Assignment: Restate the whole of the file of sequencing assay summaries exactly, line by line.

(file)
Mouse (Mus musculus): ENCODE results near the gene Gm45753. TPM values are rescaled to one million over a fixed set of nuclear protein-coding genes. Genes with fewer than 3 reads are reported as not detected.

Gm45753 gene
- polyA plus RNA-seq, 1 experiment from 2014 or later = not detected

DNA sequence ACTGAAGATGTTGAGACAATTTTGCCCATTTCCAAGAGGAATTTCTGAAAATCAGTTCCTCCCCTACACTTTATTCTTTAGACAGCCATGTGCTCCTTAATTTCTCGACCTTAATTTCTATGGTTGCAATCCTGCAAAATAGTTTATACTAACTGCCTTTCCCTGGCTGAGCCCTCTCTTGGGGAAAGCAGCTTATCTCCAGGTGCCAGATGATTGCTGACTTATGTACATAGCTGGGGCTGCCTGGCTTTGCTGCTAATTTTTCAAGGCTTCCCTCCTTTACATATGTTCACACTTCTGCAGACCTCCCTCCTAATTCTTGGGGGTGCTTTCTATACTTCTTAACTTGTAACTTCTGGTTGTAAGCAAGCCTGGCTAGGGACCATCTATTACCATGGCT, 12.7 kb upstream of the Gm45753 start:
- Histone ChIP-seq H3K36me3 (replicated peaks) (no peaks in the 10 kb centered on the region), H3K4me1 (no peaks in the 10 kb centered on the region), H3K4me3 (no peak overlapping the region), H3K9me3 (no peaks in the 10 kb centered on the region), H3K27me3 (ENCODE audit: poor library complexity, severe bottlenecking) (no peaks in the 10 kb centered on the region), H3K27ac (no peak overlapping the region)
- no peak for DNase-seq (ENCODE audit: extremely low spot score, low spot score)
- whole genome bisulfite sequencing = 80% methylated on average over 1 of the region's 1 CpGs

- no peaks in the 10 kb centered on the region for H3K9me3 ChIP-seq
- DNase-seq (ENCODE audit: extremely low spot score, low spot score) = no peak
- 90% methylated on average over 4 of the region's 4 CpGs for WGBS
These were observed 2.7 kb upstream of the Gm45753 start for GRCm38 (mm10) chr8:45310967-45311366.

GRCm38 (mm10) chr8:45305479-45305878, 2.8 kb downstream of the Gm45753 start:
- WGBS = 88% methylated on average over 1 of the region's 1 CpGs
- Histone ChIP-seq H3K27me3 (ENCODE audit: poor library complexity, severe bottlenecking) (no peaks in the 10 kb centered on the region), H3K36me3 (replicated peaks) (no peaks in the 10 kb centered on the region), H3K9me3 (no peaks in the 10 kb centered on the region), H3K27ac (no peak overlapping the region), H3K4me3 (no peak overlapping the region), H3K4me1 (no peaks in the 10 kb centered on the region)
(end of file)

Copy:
Mouse (Mus musculus): ENCODE results near the gene Gm45753. TPM values are rescaled to one million over a fixed set of nuclear protein-coding genes. Genes with fewer than 3 reads are reported as not detected.

Gm45753 gene
- polyA plus RNA-seq, 1 experiment from 2014 or later = not detected

DNA sequence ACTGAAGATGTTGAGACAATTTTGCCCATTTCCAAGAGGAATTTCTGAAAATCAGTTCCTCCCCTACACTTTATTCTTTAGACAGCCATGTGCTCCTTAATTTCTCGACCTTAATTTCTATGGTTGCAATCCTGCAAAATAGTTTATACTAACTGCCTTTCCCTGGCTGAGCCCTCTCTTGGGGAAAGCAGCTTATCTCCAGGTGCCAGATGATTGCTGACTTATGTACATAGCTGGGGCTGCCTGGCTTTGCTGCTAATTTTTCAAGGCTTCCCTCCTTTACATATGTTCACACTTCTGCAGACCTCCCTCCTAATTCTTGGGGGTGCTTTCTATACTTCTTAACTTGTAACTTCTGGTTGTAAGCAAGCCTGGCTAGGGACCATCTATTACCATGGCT, 12.7 kb upstream of the Gm45753 start:
- Histone ChIP-seq H3K36me3 (replicated peaks) (no peaks in the 10 kb centered on the region), H3K4me1 (no peaks in the 10 kb centered on the region), H3K4me3 (no peak overlapping the region), H3K9me3 (no peaks in the 10 kb centered on the region), H3K27me3 (ENCODE audit: poor library complexity, severe bottlenecking) (no peaks in the 10 kb centered on the region), H3K27ac (no peak overlapping the region)
- no peak for DNase-seq (ENCODE audit: extremely low spot score, low spot score)
- whole genome bisulfite sequencing = 80% methylated on average over 1 of the region's 1 CpGs

- no peaks in the 10 kb centered on the region for H3K9me3 ChIP-seq
- DNase-seq (ENCODE audit: extremely low spot score, low spot score) = no peak
- 90% methylated on average over 4 of the region's 4 CpGs for WGBS
These were observed 2.7 kb upstream of the Gm45753 start for GRCm38 (mm10) chr8:45310967-45311366.

GRCm38 (mm10) chr8:45305479-45305878, 2.8 kb downstream of the Gm45753 start:
- WGBS = 88% methylated on average over 1 of the region's 1 CpGs
- Histone ChIP-seq H3K27me3 (ENCODE audit: poor library complexity, severe bottlenecking) (no peaks in the 10 kb centered on the region), H3K36me3 (replicated peaks) (no peaks in the 10 kb centered on the region), H3K9me3 (no peaks in the 10 kb centered on the region), H3K27ac (no peak overlapping the region), H3K4me3 (no peak overlapping the region), H3K4me1 (no peaks in the 10 kb centered on the region)